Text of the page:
A proposed 1,500-foot skyscraper that would be the city’s tallest remains a ground-level parking lot. But the American Commerce Center project “is not scrapped,” the developer’s attorney said.
“We’re still looking for a tenant,” said attorney Peter Kelsen.
The developers – Hill International Real Estate Partners – are talking to a number of businesses in hopes of finding someone to fill the two-million square feet of space the building would contain, Kelsen said. “But until a large tenant is secured … we will not build on spec.” he said.
In 2008, the structure designed by Philadelphia native and world-renowned architect Eugene Kohn lit up internet message boards and headlined Philadelphia City Planning Commission and City Council meetings. With its enormous leasing potential and 300-foot communications spire, the tower would have surpassed the Comcast Building as the city’s tallest. City planners – including former Deputy Mayor Andy Altman, who is now heading up the planning for London’s 2012 Olympic Games – were excited by the prospect. Why? It promised environmentally-conscious construction would extend the SEPTA concourse, allowing those who worked there to connect more easily with public transit. Advocates from the public praised the building as a forward-thinking boost to Philadelphia’s skyline. Opponents derided it as “a bigger is better boondoogle” that would cut off other buildings sight lines and air.
With the planning commission’s blessing, City Council passed a zoning law that exempted the property from existing height controls. But while winning the zoning change was a huge hurdle, it was not the only one the developer faced. The law introduced by Councilman Darrell Clarke – which gushes with praise for the proposal – required a full plan of development to be brought to the planning commission for approval. That, said Bill Kramer, director of the commission’s development planning division, never happened.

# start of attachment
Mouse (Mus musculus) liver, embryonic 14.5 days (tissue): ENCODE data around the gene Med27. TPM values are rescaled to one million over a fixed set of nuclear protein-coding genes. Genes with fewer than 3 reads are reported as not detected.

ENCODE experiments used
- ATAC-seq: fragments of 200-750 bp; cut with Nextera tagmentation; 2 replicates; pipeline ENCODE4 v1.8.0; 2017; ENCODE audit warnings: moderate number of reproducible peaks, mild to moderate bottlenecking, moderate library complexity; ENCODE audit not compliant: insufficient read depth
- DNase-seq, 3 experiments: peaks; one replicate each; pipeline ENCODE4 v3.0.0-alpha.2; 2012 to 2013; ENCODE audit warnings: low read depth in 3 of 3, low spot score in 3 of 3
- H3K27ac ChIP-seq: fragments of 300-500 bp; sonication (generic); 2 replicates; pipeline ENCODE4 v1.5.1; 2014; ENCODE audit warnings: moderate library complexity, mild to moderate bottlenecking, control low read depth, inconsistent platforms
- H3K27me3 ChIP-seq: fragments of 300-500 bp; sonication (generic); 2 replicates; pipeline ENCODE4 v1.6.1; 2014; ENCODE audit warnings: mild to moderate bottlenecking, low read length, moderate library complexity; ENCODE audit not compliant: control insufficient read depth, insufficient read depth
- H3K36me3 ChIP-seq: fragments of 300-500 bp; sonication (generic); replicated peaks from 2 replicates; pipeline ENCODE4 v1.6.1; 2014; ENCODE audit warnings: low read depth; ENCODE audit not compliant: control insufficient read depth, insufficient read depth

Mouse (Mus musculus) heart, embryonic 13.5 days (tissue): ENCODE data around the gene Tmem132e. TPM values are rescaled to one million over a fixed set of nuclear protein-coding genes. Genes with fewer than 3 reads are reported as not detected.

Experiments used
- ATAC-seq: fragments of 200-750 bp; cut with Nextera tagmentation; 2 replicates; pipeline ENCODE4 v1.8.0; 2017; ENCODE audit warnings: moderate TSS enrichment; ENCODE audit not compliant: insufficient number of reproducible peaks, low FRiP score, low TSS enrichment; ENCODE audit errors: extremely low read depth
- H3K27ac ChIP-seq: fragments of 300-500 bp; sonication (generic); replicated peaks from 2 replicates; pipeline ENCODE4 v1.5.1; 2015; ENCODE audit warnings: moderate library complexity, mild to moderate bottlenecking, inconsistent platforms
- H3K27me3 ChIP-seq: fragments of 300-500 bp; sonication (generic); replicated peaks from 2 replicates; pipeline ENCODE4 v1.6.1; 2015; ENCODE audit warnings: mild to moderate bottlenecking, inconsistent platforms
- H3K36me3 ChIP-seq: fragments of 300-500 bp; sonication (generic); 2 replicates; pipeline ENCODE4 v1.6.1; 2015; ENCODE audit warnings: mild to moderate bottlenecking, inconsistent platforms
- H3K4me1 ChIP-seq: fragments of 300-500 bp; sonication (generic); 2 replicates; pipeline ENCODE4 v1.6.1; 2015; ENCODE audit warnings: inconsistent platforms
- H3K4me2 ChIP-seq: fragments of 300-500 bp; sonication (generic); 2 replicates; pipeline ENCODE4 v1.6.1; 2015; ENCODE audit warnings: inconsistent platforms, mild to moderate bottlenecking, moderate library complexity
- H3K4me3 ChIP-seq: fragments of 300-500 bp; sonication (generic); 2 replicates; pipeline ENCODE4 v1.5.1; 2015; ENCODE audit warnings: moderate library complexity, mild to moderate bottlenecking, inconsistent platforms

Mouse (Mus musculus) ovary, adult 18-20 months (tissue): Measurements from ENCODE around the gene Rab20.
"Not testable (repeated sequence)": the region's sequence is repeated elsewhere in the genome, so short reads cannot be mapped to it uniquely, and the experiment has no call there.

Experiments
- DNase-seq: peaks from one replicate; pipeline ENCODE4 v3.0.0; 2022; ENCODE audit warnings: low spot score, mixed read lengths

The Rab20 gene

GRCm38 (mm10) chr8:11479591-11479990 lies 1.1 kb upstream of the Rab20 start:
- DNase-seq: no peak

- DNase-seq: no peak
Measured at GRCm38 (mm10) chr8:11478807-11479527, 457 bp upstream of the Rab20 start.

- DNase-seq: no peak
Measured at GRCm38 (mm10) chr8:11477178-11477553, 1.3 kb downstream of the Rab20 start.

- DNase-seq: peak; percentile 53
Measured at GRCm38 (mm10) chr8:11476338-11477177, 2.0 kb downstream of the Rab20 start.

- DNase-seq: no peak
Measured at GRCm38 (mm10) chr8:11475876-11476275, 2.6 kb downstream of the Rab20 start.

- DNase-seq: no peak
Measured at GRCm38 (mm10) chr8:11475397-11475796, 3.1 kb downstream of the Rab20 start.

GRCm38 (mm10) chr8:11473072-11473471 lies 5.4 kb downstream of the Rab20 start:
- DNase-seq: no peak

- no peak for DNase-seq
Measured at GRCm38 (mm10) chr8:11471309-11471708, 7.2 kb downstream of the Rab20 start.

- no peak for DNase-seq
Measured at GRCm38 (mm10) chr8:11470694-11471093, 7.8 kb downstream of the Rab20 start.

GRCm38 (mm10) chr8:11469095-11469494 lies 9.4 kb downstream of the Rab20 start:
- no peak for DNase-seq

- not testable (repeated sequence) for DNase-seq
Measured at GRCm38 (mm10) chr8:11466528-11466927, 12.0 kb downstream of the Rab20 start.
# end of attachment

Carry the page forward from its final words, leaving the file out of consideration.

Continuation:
Talks with project neighbors went on for more than a year, said Rob Stuart, a member of the Logan Square Neighborhood Association who was president when ACC was a hot topic. But the talks were not completed, so no agreement exists.
What happened was The Great Recession. None of the prospective tenants Hill International was talking to wanted to make a big leap to a tall building in such an uncertain economy.
The zoning law that City Council passed more than two years ago expired on Jan. 1.
Under normal circumstances, Hill International would have to re-start the process and get new legislation.
In deference to the hardships that developers have faced d uring the recession, the state legislature passed a law last year that provides for extensions to all permits and board approvals set to expire on or after Jan. 1, 2009. An extension through July 1, 2013, is automatically granted, according to a guideline sheet prepared by the city’s Licenses & Inspections Department, but developers must apply and pay “in the amount of one-half of the appeal application fee” to get it.
City Council also passed a similar piece of legislation in May of 2009.
But do the laws apply in this case?
Kelsen said yes. “We still have time,” he said.
But Paul Boni, a Philadelphia zoning attorney who has researched the law for clients, said “board approvals” means things like zoning board votes and administrative actions and would not apply to an action of city council.
“I hear people toss around the idea that the state law extends everything, and it doesn’t,” he said.
The law states: In cities of the first class and agencies established by such cities, the term shall include only the issuance of a building permit, a zoning use and registration permit, and any administrative approval, including an approval by a board or commission, that is a condition precedent to issuance of a building permit or zoning use and registration permit to an owner of property.
L&I Deputy Commissioner for Development Mike Fink has a nuanced view. He interprets both the state and local laws as applying to permits and approvals only, not city council ordinances. And he believes it was not the intent of either city council or the state legislature to create a way to extend sunsetted council ordinances.
However, Fink said, the somewhat confusing wording of the state law and the rather unusual character of the ACC ordinance create an opening for an attorney to argue that the extension laws should apply to the ACC ordinance.
“Typically, councilmatic ordinances don’t relate to a particular development project,” Fink said. But this one does – it names the development specifically, and changes zoning so that the ACC can go forward.